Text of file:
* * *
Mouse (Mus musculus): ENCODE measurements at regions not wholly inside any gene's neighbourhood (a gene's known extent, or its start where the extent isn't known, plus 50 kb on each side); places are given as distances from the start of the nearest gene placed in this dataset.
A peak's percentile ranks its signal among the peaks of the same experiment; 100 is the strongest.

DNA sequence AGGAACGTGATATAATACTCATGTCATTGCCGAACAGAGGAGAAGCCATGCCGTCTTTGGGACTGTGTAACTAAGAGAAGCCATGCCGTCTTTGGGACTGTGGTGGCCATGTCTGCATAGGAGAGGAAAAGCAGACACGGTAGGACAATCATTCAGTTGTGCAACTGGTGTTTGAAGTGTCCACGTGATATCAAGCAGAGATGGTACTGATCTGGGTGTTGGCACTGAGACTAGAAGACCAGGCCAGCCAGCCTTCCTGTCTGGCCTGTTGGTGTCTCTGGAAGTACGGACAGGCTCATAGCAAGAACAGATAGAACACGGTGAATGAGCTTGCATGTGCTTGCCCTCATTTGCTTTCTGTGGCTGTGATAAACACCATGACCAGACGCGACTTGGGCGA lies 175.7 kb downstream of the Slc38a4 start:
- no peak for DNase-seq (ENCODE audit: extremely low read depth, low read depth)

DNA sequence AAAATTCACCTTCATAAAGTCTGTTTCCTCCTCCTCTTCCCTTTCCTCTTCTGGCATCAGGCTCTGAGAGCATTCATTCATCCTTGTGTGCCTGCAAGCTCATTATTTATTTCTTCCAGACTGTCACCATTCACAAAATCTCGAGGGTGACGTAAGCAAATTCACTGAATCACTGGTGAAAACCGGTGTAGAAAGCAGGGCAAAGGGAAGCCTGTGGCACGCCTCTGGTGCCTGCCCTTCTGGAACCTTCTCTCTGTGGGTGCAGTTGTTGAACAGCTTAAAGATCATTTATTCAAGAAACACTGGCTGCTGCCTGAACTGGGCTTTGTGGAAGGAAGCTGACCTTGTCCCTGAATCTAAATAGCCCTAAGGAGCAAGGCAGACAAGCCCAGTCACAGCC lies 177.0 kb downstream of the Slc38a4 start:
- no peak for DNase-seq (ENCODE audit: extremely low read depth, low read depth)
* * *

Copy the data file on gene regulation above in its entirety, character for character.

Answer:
Mouse (Mus musculus): ENCODE measurements at regions not wholly inside any gene's neighbourhood (a gene's known extent, or its start where the extent isn't known, plus 50 kb on each side); places are given as distances from the start of the nearest gene placed in this dataset.
A peak's percentile ranks its signal among the peaks of the same experiment; 100 is the strongest.

DNA sequence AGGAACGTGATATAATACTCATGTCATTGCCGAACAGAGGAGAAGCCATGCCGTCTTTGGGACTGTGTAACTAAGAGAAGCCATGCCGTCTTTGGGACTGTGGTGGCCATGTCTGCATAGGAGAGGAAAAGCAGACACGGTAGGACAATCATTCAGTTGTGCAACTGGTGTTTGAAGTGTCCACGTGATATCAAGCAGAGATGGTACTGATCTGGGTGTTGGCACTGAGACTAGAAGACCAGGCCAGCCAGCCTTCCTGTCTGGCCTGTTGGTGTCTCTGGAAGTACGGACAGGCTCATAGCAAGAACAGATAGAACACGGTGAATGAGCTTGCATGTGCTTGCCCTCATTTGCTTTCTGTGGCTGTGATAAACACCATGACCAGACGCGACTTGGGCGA lies 175.7 kb downstream of the Slc38a4 start:
- no peak for DNase-seq (ENCODE audit: extremely low read depth, low read depth)

DNA sequence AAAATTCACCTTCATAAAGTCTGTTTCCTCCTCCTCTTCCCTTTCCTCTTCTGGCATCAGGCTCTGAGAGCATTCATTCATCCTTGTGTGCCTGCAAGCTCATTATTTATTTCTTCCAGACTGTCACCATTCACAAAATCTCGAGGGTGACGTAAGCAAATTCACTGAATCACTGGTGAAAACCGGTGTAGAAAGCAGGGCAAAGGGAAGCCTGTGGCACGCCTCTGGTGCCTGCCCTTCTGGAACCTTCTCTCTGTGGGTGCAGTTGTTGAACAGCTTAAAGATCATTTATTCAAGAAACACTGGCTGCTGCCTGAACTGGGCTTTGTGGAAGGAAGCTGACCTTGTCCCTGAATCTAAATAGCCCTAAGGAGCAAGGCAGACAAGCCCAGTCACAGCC lies 177.0 kb downstream of the Slc38a4 start:
- no peak for DNase-seq (ENCODE audit: extremely low read depth, low read depth)